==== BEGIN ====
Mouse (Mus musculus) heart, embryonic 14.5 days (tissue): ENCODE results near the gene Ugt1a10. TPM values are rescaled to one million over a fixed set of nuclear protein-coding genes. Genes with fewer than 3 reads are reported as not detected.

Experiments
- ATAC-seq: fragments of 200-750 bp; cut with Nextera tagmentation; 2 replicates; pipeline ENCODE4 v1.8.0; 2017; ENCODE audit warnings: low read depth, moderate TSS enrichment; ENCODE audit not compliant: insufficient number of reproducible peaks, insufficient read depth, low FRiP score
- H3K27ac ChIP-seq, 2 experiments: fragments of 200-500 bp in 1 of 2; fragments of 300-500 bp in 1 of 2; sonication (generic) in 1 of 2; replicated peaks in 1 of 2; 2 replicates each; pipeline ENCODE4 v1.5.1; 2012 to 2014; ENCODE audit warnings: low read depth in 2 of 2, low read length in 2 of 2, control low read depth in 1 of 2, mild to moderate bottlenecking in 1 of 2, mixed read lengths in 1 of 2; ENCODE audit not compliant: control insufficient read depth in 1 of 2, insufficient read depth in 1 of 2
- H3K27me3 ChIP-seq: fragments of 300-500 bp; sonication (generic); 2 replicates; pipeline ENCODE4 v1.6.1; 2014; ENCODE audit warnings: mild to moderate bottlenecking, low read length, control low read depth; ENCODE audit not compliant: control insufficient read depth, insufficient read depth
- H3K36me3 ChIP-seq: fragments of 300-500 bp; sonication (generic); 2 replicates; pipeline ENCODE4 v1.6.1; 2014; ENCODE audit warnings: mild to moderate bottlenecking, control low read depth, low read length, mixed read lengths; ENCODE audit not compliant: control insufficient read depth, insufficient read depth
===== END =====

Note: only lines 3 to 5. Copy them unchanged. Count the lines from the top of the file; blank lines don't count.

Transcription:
- ATAC-seq: fragments of 200-750 bp; cut with Nextera tagmentation; 2 replicates; pipeline ENCODE4 v1.8.0; 2017; ENCODE audit warnings: low read depth, moderate TSS enrichment; ENCODE audit not compliant: insufficient number of reproducible peaks, insufficient read depth, low FRiP score
- H3K27ac ChIP-seq, 2 experiments: fragments of 200-500 bp in 1 of 2; fragments of 300-500 bp in 1 of 2; sonication (generic) in 1 of 2; replicated peaks in 1 of 2; 2 replicates each; pipeline ENCODE4 v1.5.1; 2012 to 2014; ENCODE audit warnings: low read depth in 2 of 2, low read length in 2 of 2, control low read depth in 1 of 2, mild to moderate bottlenecking in 1 of 2, mixed read lengths in 1 of 2; ENCODE audit not compliant: control insufficient read depth in 1 of 2, insufficient read depth in 1 of 2
- H3K27me3 ChIP-seq: fragments of 300-500 bp; sonication (generic); 2 replicates; pipeline ENCODE4 v1.6.1; 2014; ENCODE audit warnings: mild to moderate bottlenecking, low read length, control low read depth; ENCODE audit not compliant: control insufficient read depth, insufficient read depth